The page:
Chancellor Gordon Brown has said he would seek to take away benefits from young people who refused to take up education or training opportunities.
Mr Brown will say there must be "no cap on aspiration"
In a BBC interview he advocated a "carrot and stick" approach - education maintenance allowances (EMAs) balanced by "compulsion if necessary".
He wanted to ensure all aged 16 to 18 were in some form of education, as part of a drive to improve the UK's skills.
The Tories say it shows Labour policies for 16 to 18-year-olds are not working.
Earlier this month, the Department for Education and Skills confirmed plans to raise the school leaving age in England, in effect, by 2013.
Statistics indicate 267,000 of those aged 16 and 17 are not in education or training.
The chancellor's interview remarks fleshed out his suggestions in a speech in Scotland, hinting at some measure of compulsion.
Young people will have to be in training or education until 18
His priorities would be "excellence, excellence, excellence", he said.
He also called for employers to take a more active role in training young people.
He proposed adapting the existing "Train to Gain" scheme to provide work-based training for 16 to 18-year-olds, alongside his commitment to double the number of apprenticeships to 500,000.
Mr Brown said young people must realise they could not receive benefits unless they were "contributing to their own training".
"I believe it's the combination of the carrot and stick that's going to make the difference."
But the first stage would have to be consultation with parents and teachers on developing a national programme.
He believed people were generally recognising that, faced with the rise of countries such as China and India, they would have to have better qualifications in future.
"We have got to be number one in the world in education," he said.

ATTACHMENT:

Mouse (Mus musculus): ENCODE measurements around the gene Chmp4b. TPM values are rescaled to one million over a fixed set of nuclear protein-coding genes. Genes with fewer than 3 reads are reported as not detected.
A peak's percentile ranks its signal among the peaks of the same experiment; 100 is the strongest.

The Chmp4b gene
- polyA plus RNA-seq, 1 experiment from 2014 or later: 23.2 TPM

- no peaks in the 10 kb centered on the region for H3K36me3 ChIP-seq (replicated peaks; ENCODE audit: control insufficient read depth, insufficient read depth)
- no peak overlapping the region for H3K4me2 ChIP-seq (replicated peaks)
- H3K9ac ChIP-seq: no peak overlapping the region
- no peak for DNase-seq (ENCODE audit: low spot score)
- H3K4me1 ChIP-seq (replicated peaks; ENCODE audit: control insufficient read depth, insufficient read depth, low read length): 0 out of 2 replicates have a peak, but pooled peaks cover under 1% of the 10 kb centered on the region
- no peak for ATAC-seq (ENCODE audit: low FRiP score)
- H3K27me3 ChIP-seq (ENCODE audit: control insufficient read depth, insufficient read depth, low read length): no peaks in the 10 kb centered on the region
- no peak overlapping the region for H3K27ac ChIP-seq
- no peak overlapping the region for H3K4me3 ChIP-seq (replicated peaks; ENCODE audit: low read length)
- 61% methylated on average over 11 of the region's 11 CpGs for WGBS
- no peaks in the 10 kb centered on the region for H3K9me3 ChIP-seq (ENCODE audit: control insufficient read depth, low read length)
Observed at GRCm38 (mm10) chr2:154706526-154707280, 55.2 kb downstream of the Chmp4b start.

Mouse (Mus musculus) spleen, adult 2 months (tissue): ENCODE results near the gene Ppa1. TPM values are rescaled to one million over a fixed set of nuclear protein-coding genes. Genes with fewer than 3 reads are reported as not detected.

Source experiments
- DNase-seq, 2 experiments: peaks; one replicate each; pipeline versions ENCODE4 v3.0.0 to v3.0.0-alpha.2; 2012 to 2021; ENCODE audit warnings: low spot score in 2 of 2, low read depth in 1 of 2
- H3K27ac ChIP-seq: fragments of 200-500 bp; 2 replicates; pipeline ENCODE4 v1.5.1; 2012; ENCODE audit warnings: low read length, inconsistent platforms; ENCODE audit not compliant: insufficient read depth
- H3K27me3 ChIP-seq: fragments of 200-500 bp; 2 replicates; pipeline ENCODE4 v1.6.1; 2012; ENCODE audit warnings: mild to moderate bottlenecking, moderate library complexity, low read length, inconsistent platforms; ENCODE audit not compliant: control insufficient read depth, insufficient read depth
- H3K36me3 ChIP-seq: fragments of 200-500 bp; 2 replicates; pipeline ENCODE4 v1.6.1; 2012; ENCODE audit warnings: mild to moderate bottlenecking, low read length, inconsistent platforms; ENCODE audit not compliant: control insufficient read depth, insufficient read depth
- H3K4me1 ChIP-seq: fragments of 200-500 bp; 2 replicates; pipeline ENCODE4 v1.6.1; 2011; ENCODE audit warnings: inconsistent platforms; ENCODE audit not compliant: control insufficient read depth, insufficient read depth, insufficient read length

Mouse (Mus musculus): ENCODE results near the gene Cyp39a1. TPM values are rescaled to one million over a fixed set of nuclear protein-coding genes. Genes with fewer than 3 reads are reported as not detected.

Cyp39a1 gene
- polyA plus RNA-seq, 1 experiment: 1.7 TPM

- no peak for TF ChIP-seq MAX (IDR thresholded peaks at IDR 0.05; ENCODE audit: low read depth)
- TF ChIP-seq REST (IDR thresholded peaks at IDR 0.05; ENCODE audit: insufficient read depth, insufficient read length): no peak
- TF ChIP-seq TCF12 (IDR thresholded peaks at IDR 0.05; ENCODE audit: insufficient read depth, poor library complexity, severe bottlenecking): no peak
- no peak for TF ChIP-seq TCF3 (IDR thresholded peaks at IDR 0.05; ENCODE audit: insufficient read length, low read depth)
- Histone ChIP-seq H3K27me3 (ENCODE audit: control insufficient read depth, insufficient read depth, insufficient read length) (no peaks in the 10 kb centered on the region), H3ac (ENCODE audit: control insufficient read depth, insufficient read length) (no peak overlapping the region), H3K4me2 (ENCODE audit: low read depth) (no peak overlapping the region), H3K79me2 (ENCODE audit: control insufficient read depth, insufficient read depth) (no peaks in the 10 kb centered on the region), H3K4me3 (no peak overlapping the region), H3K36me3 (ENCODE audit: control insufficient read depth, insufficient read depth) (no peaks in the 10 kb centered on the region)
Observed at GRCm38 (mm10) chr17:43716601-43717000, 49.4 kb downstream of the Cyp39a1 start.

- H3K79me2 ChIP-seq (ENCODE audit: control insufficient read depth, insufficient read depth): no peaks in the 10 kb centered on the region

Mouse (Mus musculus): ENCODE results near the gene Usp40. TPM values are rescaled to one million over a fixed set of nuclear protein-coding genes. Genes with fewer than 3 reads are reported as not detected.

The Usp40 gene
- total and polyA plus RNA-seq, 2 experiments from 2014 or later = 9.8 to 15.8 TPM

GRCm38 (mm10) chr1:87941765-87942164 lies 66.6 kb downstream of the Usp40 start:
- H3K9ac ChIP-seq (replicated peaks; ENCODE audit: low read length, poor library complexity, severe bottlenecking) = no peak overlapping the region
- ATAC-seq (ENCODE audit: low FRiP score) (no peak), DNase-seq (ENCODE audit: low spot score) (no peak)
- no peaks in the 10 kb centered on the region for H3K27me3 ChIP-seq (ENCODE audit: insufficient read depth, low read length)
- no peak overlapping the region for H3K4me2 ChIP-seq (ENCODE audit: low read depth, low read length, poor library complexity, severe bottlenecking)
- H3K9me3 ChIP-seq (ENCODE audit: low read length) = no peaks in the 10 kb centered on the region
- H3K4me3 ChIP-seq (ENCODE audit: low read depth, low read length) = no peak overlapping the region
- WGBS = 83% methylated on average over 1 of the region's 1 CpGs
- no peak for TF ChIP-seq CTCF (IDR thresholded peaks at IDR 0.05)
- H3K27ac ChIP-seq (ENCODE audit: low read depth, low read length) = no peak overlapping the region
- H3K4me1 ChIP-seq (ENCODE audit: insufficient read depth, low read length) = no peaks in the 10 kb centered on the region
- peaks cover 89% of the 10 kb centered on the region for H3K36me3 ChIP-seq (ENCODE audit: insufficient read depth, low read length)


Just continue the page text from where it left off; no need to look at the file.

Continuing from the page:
"My priority is excellence, excellence, excellence: we have got to upgrade our skills."
Education was "my passion" and "my priority", he said.
"It will have pride of place."
Asked whether he was looking forward to being a parent in the state school system, Mr Brown said he did not want to comment on his children's education.
"The important thing is that every child has the best possible start in life," he said.
Shadow education secretary David Willetts said that at long last Gordon Brown had had to recognise that Labour's policy for 16 to 18-year-olds was not working.
Since 1997, the number of 16 to 18-year-olds not in education, employment or training (the so-called Neets) had risen by 27%, he said.
"That is why Gordon Brown now wants to raise the school leaving age to 18."
But staying on was not the same as getting qualified: more than half of Britain's apprentices dropped out of their courses before they completed them.
He also seemed to be in "a constitutional muddle", given that education and training were devolved matters.
"So why is the UK chancellor talking about creating 50,000 extra Scottish apprenticeship places when this is a matter for the Scottish Executive?
"And why is he addressing the Scottish Parliament on English educational matters over which Holyrood has no powers?"